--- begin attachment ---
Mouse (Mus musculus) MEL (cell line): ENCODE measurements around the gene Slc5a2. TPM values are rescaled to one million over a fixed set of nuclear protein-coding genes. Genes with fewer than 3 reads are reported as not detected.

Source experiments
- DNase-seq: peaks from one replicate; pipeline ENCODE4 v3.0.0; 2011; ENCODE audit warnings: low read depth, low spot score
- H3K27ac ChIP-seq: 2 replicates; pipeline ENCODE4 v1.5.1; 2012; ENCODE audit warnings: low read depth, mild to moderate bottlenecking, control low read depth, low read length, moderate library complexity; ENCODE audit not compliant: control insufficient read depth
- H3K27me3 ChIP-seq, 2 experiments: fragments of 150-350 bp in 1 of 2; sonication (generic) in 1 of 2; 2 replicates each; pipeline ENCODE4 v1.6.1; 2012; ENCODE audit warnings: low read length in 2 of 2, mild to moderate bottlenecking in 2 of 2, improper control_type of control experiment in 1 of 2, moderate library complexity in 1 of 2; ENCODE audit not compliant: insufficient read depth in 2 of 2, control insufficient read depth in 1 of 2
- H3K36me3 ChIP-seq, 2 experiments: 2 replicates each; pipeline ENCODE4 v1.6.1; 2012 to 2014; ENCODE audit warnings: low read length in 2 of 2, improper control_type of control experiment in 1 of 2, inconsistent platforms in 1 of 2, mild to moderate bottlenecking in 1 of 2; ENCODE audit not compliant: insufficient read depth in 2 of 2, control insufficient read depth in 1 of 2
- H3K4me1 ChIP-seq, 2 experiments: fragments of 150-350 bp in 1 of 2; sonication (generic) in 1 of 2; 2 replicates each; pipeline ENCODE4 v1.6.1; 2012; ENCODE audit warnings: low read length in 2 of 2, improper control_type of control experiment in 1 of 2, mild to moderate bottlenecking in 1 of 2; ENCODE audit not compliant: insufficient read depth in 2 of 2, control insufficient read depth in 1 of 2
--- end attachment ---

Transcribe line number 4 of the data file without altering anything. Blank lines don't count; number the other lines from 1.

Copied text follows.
- H3K27ac ChIP-seq: 2 replicates; pipeline ENCODE4 v1.5.1; 2012; ENCODE audit warnings: low read depth, mild to moderate bottlenecking, control low read depth, low read length, moderate library complexity; ENCODE audit not compliant: control insufficient read depth